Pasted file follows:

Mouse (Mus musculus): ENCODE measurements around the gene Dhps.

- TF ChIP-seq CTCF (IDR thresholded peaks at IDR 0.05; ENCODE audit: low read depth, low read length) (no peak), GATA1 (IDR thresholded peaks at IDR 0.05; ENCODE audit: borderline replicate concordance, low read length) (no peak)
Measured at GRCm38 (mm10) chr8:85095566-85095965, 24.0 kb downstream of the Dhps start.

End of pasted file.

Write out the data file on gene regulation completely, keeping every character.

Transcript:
Mouse (Mus musculus): ENCODE measurements around the gene Dhps.

- TF ChIP-seq CTCF (IDR thresholded peaks at IDR 0.05; ENCODE audit: low read depth, low read length) (no peak), GATA1 (IDR thresholded peaks at IDR 0.05; ENCODE audit: borderline replicate concordance, low read length) (no peak)
Measured at GRCm38 (mm10) chr8:85095566-85095965, 24.0 kb downstream of the Dhps start.